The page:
“But while he was still far off, his father saw him and was filled with compassion; he ran and put his arms around him and kissed him.”
The father did not even notice, nor let him finish his repentance speech. So, in all three parables about lostness, found-ness and rejoicing, there is no successful repentance. Apparently the idea that repentance is the necessary condition for rejoicing in heaven was just a literary ploy. It turns out, it is not the condition.
The Volcano vs. the Father
This then is a revolutionary understanding of God. Contrast this shame-less, compassionate, rejoicing father with the smoking, quaking, threatening God of Mt. Sinai. The fear has been completely removed. Even fear of justified, rational consequences is gone.
Many of us have had the joy of the experience of coming to understand ourselves as loved and forgiven by God after periods of lostness. We can bear witness to the power of forgiveness and reconciliation we have experienced. We can tell our own story of being the prodigal son or daughter who returned home to find love instead of condemnation.
The Older Brother
If the story stopped here, it would be one of Jesus’ best parables ever. But it gets deeper. There is another brother; the older one who stayed home doing the right thing. For people who grew up with the threatening God of Mt. Sinai, this one was the wise one. He obeyed the commandments that came from Sinai. He honored his father and mother. He did not covet his neighbor’s possessions, but stayed home working for the family.
In the first parable the shepherd who found his lost sheep calls his friends and neighbors to rejoice with him. So did the woman who found her lost coin. In this climax, the way it should go is that the older son comes home and shares the joy of his father who got his son back from the dead, in his perspective. He was lost, but now he has been found.
The older son, however, is angry. He deserves better. He is offended. He never got a party, for all his years of loyal labor.
Let us pause here. There is something powerful, but subtle, going on in this story. It is clear and amazing that the whole paradigm of God has been transformed. The fear of the God of Sinai has been replaced by the loving embrace of the extravagant father. But there is another transformation that has happened as well.
What was the condition of the prodigal son with his lifestyle of dissolute living in a foreign land? We would have expected to define him as sinner, as impure, as contemptible. But Jesus has defined him merely as lost. There is a huge difference.
If his older brother could have seen him as lost, instead of contemptible, perhaps he could have had compassion on him too.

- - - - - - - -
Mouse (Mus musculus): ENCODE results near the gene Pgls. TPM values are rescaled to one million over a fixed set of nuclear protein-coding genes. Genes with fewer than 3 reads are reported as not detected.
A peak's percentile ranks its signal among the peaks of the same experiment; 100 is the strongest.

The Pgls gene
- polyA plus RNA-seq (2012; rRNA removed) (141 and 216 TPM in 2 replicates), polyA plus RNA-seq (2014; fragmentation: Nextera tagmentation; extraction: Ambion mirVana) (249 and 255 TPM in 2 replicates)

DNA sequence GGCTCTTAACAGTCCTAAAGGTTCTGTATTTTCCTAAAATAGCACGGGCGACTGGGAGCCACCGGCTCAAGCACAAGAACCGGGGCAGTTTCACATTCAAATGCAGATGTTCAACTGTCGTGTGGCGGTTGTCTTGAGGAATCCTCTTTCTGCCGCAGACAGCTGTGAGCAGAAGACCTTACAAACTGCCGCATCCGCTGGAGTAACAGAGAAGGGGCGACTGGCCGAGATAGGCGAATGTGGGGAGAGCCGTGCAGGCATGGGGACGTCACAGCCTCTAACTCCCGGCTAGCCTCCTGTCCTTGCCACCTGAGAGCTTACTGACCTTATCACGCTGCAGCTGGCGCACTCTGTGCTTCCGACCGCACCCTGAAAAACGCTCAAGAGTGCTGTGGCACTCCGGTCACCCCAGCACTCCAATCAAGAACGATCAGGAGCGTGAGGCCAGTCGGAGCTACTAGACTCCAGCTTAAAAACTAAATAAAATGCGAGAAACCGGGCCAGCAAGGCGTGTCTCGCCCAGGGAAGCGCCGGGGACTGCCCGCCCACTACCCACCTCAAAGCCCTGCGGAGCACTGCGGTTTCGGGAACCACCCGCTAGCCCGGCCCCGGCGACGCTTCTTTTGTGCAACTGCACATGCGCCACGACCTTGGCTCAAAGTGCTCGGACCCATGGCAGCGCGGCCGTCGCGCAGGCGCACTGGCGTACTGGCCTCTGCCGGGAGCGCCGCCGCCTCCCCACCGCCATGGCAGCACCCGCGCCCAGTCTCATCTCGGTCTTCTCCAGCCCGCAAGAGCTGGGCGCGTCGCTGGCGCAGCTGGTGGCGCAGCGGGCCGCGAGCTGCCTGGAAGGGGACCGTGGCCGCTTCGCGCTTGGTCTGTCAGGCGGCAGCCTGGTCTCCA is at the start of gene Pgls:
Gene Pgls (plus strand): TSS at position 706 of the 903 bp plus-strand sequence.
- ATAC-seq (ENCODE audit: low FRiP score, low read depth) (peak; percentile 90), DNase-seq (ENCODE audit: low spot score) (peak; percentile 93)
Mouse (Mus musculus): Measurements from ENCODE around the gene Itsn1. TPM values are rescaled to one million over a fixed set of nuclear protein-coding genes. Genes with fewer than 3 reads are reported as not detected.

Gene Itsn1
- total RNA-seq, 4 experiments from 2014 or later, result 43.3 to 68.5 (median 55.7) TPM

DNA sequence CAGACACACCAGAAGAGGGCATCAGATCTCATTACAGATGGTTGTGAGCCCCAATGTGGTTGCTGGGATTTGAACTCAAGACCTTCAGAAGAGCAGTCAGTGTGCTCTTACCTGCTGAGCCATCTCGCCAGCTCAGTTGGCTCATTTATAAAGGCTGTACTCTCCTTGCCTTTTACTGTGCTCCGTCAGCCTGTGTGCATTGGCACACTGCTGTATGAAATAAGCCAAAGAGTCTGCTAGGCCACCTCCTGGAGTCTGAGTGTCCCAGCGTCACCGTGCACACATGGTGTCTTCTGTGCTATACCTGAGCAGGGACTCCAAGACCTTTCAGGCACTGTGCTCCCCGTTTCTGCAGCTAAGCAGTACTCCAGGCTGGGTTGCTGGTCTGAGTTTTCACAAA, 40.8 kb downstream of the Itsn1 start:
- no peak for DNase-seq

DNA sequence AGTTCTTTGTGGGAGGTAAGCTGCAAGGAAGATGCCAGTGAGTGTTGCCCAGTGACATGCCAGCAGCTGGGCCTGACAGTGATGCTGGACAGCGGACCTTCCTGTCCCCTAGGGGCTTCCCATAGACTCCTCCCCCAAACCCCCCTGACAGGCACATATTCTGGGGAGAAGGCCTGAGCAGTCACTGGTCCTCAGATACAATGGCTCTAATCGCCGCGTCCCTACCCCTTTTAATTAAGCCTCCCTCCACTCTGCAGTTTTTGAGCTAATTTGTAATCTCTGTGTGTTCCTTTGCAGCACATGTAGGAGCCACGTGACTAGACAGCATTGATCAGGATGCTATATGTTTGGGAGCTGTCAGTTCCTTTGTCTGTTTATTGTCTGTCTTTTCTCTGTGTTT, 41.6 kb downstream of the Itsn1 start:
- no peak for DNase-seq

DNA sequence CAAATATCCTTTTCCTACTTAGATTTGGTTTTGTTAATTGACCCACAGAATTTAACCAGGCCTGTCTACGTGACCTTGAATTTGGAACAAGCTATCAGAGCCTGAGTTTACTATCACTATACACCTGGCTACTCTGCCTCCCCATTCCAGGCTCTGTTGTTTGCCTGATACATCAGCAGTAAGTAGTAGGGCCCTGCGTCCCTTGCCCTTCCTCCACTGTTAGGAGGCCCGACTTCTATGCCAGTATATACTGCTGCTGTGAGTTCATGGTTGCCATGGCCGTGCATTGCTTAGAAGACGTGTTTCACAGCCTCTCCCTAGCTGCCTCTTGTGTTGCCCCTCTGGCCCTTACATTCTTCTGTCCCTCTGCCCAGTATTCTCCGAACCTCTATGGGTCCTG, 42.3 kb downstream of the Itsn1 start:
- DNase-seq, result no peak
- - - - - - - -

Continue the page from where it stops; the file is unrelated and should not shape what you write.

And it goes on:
These three parables are all about lostness: the lost sheep, the lost coin, and the lost son. This is our condition.
I do not believe that lostness is a past experience that we can be finished and done with permanently. While there may have been exceptionally bad periods of lostness in our lives which we have come through, from which God’s compassion has found us, which we rejoice about, nevertheless, I do not think we get to leave the condition of lostness behind in any final sense.
There are all kinds of ways to be lost. When we consider our own finitude, our mortality, the fact that our lives on this earth will end, we struggle with a sense of lostness. What was it all about, if we must leave it all behind?
We feel a sense of lostness when we consider the problem of meaning. Clearly life is not only about producing things, or consuming things, or accumulating things. It cannot be meaningful in any large sense if it is simply about our own personal happiness.
We feel a sense of lostness when we look at the world and wonder where it is going. We look at politics, we look at climate change, we look at terrorism and war, and wonder what kind of world is coming.
The revolution that Jesus brings with these subversive parables helps us discover that in all our lostness, there is a Divine Presence who is there for us. God is not there to bring condemnation; God is not to be feared. God is there as the compassionate presence, luring us home, luring us to accept that we are accepted. God is there, cutting short our pretentious repentance speeches, with a ring and a robe, and a kiss and a party.
In whichever way you are lost, come home to love. Accept that you are accepted by Love, the very ground of being itself. Come home to love.
And then look around at everybody else. We are all lost. We have all been found. We are all in this together. So have compassion on other people who are at different places on their journey. Open the door, join the party, and keep the door open for everyone. Be compassionate as your heavenly Father is compassionate, until everyone comes home to love. Until every lost one is found.